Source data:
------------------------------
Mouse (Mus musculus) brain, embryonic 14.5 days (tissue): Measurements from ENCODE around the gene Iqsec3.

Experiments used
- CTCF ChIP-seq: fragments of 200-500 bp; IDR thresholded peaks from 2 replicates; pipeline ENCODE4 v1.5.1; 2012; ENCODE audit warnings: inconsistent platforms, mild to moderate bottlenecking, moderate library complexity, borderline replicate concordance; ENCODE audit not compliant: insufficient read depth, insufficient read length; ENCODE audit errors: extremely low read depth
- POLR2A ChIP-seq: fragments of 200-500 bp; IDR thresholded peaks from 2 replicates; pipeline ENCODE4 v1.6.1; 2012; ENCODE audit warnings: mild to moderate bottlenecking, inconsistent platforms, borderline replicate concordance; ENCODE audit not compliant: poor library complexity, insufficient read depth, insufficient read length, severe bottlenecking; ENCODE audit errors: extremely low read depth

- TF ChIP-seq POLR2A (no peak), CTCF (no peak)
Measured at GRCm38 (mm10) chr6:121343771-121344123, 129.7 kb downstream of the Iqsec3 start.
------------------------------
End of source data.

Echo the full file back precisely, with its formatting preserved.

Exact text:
Mouse (Mus musculus) brain, embryonic 14.5 days (tissue): Measurements from ENCODE around the gene Iqsec3.

Experiments used
- CTCF ChIP-seq: fragments of 200-500 bp; IDR thresholded peaks from 2 replicates; pipeline ENCODE4 v1.5.1; 2012; ENCODE audit warnings: inconsistent platforms, mild to moderate bottlenecking, moderate library complexity, borderline replicate concordance; ENCODE audit not compliant: insufficient read depth, insufficient read length; ENCODE audit errors: extremely low read depth
- POLR2A ChIP-seq: fragments of 200-500 bp; IDR thresholded peaks from 2 replicates; pipeline ENCODE4 v1.6.1; 2012; ENCODE audit warnings: mild to moderate bottlenecking, inconsistent platforms, borderline replicate concordance; ENCODE audit not compliant: poor library complexity, insufficient read depth, insufficient read length, severe bottlenecking; ENCODE audit errors: extremely low read depth

- TF ChIP-seq POLR2A (no peak), CTCF (no peak)
Measured at GRCm38 (mm10) chr6:121343771-121344123, 129.7 kb downstream of the Iqsec3 start.